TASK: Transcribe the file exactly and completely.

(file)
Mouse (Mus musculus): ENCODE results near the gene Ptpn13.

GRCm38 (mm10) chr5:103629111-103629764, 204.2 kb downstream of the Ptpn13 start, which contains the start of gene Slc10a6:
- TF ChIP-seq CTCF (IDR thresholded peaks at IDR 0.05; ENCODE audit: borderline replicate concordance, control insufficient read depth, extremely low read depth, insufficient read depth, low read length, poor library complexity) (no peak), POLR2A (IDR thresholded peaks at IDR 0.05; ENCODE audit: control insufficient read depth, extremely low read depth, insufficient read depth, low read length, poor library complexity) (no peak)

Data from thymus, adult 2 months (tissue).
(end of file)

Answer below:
Mouse (Mus musculus): ENCODE results near the gene Ptpn13.

GRCm38 (mm10) chr5:103629111-103629764, 204.2 kb downstream of the Ptpn13 start, which contains the start of gene Slc10a6:
- TF ChIP-seq CTCF (IDR thresholded peaks at IDR 0.05; ENCODE audit: borderline replicate concordance, control insufficient read depth, extremely low read depth, insufficient read depth, low read length, poor library complexity) (no peak), POLR2A (IDR thresholded peaks at IDR 0.05; ENCODE audit: control insufficient read depth, extremely low read depth, insufficient read depth, low read length, poor library complexity) (no peak)

Data from thymus, adult 2 months (tissue).